vegettoex.com

Hi. I'm Mike. This isn't updated often.

Shocking Realization About DBZ Questions We Get Asked

I feel incredibly stupid. It just dawned on me.

We get tons of questions from people asking something along the lines of, “What was said in the Japanese version where/when [insert event here]…?” Sometimes they will phrase it just like that, but other times it will be preceded by, “I was watching my orange bricks…” or “I was watching my DVDs…“. I joked about it on the podcast recently, but the person could have saved themselves a week’s worth of time by simply switching over to the Japanese audio track on their DVD and finding out for themselves. I mean, it’s right there. It’s subtitled. It’s accurate.

That’s when I realized something.

These people are lying to us. They don’t own the DVDs. They’re watching the episodes online. They say they’re watching the “orange bricks” or “DVDs”, but what they really mean is that they’re watching someone’s encodes of those episodes online (usually on YouTube), and they’re dub-only, of course.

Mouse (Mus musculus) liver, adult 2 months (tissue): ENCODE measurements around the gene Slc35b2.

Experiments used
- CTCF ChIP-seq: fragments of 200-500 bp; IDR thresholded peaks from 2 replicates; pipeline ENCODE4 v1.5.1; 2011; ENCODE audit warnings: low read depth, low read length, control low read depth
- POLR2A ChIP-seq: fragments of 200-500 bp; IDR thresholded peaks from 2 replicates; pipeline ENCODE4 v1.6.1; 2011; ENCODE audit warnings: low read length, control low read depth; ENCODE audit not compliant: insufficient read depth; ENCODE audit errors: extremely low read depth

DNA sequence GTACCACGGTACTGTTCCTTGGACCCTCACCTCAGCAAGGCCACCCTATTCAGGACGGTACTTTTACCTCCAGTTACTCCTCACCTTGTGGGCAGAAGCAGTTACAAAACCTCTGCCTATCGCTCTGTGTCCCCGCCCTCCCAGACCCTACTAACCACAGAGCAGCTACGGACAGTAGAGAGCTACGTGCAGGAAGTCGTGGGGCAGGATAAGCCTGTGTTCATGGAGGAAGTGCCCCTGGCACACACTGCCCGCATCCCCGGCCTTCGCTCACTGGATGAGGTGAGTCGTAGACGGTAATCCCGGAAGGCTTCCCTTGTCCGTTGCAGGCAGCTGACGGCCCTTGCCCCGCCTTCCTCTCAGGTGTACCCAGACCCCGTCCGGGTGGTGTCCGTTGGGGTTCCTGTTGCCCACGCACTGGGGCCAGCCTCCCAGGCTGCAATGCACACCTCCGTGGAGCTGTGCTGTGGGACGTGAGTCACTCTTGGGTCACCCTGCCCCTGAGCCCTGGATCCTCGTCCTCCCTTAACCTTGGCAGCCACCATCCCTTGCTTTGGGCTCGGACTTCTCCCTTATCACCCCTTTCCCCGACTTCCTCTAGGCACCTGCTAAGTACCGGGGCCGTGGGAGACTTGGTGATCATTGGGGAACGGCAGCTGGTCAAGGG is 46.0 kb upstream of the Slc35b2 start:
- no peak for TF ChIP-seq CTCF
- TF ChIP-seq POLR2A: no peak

I like to think that we’re past the point of fans not even realizing that the Japanese track is on the discs, so this is my only logical conclusion.

4 Comments

  1. I think the term “Dragon Teabaggers” would definitely apply to these jerks that get around not buying (or at least legally borrowing) the DVDs. Ugh.

  2. The thing I run into most often for Dragon Ball is that whole Dragon Box footage set to Orange Brick audio setup, in mkv format. So, even the pirates don’t have an excuse.

  3. Wow…jus’…wow. And it makes perfect sense, too…

  4. I would like to know something, and I tried everywhere: fans, dvds, online encodes, all that:What did Vegita and Tores/Turles say when they created their artificial moons? I mean the actual japanese in romaji. I know it’s not something that translates to a biblical phrase ripoff. If possible, could you supply an accurate english translation as well?

Leave a Reply

Your email address will not be published.

*

© 2020 vegettoex.com

Theme by Anders NorenUp ↑